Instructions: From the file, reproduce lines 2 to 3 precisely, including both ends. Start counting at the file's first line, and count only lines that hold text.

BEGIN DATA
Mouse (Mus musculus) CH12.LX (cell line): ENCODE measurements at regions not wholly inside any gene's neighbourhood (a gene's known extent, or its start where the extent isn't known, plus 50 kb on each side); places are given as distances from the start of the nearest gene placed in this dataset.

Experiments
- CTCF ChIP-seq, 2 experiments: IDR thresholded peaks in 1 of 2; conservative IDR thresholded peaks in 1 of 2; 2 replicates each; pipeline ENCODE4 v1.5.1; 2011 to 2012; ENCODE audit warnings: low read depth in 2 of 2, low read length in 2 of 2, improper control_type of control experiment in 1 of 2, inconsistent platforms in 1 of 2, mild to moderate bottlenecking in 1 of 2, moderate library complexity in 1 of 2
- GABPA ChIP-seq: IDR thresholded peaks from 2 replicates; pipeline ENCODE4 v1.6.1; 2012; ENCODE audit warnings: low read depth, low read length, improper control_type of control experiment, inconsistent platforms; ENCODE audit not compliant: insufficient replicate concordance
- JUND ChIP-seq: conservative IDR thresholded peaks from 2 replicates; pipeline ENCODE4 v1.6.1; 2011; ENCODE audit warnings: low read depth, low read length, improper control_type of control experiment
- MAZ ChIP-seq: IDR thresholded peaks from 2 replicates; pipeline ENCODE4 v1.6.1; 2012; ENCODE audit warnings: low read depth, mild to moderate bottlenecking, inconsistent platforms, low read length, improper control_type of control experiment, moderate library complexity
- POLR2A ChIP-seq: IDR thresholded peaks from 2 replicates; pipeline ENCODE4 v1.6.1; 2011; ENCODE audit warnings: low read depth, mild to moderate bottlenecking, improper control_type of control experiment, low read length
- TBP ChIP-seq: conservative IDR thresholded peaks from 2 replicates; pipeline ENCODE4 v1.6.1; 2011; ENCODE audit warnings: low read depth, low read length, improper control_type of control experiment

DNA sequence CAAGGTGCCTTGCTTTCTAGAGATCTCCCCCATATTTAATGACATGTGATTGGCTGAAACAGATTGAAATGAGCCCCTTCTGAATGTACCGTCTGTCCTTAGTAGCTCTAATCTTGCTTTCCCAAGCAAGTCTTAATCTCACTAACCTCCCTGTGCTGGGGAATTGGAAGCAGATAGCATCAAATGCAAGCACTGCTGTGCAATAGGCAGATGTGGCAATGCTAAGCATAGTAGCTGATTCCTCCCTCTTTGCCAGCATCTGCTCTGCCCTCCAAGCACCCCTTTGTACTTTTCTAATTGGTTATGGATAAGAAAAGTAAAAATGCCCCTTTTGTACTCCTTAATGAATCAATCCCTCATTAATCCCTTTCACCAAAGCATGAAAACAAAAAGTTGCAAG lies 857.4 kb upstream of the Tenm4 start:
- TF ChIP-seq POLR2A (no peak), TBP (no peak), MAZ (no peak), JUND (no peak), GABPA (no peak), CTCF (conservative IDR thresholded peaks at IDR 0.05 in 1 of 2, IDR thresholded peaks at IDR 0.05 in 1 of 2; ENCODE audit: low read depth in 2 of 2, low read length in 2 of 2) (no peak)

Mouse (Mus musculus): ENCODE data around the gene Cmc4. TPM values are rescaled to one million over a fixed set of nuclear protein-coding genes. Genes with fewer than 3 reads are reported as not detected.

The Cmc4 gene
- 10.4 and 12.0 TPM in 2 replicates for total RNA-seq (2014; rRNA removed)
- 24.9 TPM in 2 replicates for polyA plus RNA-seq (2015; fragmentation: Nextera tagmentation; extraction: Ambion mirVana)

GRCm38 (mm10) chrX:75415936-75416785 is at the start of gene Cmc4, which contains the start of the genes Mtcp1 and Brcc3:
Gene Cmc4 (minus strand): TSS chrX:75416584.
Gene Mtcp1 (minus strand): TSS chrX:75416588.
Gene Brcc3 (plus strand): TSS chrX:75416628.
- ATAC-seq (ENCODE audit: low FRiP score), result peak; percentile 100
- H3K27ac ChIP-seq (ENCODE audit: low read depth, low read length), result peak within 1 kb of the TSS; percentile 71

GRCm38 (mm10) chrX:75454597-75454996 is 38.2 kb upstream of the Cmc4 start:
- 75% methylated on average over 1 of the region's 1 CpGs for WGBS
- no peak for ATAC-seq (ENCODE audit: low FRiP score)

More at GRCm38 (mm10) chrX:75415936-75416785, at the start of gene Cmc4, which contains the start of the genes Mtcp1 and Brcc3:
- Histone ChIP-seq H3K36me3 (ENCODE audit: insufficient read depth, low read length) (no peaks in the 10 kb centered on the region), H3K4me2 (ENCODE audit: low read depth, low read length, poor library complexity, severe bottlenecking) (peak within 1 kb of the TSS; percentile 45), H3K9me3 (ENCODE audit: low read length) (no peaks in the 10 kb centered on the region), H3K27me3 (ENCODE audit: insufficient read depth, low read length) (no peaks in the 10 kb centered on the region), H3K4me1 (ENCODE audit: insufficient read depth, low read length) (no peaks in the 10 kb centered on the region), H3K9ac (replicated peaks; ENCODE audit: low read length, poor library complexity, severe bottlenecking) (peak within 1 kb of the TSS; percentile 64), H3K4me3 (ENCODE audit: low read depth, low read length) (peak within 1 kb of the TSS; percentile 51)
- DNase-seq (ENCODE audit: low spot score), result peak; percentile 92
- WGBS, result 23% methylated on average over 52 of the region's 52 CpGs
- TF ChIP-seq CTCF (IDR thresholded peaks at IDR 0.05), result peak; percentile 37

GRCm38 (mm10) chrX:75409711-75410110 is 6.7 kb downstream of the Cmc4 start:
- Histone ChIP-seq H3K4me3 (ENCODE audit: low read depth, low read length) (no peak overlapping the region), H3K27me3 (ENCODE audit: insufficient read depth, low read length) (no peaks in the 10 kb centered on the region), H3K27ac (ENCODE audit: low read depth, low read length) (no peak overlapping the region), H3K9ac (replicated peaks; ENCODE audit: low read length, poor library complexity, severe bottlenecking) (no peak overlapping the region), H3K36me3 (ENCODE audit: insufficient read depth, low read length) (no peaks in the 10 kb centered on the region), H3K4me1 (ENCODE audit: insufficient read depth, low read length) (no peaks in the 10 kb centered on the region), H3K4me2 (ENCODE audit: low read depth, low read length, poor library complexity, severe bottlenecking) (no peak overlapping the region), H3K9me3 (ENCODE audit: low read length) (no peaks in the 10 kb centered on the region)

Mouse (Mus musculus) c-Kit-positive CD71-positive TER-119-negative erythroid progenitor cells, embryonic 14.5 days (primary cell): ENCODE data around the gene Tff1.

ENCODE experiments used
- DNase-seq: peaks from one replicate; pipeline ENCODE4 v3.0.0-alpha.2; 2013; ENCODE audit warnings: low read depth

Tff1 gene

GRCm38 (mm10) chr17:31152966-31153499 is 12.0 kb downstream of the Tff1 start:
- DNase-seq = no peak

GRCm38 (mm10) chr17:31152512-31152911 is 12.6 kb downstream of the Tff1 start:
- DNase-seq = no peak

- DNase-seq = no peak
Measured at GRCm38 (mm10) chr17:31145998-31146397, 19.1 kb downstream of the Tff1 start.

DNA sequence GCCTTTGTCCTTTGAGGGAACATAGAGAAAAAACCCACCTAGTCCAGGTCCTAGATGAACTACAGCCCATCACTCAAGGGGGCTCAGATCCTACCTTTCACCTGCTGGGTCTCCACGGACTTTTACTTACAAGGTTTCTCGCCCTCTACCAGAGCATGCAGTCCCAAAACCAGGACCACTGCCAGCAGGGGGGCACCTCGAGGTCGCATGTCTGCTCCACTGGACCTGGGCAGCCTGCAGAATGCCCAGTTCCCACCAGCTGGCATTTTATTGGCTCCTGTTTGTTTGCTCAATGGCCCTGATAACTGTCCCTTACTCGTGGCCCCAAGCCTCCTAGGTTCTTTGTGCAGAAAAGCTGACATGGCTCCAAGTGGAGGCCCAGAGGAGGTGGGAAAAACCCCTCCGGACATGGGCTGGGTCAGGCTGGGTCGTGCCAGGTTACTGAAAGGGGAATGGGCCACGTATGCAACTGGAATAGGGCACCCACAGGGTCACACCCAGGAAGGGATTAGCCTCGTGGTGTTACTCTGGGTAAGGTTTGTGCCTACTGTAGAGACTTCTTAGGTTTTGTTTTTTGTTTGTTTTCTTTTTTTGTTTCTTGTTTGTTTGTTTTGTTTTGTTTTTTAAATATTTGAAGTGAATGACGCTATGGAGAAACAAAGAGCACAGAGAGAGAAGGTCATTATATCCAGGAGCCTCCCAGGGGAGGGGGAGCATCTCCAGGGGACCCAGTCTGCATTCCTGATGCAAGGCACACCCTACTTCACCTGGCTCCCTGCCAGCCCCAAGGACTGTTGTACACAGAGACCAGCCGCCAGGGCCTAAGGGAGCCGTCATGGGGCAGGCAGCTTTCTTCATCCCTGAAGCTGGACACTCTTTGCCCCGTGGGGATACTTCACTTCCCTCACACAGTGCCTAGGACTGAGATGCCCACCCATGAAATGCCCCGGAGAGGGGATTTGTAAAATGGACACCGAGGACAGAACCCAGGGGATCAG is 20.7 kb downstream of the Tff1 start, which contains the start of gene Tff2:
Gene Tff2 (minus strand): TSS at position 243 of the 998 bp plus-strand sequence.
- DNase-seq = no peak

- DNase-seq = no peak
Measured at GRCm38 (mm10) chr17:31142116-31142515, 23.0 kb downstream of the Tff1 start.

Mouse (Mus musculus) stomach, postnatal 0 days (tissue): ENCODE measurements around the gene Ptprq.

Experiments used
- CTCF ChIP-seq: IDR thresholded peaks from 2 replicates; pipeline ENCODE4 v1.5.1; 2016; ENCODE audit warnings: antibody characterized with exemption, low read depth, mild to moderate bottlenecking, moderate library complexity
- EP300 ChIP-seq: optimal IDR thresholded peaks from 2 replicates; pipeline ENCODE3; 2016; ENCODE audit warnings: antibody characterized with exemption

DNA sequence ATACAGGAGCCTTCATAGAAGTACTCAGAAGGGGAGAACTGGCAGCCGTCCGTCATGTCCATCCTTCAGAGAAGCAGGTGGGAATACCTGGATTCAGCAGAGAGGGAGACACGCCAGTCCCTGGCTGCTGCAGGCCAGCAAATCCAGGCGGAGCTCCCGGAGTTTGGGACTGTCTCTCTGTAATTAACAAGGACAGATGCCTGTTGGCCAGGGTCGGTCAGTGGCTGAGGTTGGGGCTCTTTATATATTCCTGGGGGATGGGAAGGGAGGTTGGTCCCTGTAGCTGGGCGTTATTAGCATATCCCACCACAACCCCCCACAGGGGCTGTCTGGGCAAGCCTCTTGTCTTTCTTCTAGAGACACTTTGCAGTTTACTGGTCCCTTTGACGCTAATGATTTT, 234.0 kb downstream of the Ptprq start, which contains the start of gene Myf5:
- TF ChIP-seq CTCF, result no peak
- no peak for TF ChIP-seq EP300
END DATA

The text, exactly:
Experiments
- CTCF ChIP-seq, 2 experiments: IDR thresholded peaks in 1 of 2; conservative IDR thresholded peaks in 1 of 2; 2 replicates each; pipeline ENCODE4 v1.5.1; 2011 to 2012; ENCODE audit warnings: low read depth in 2 of 2, low read length in 2 of 2, improper control_type of control experiment in 1 of 2, inconsistent platforms in 1 of 2, mild to moderate bottlenecking in 1 of 2, moderate library complexity in 1 of 2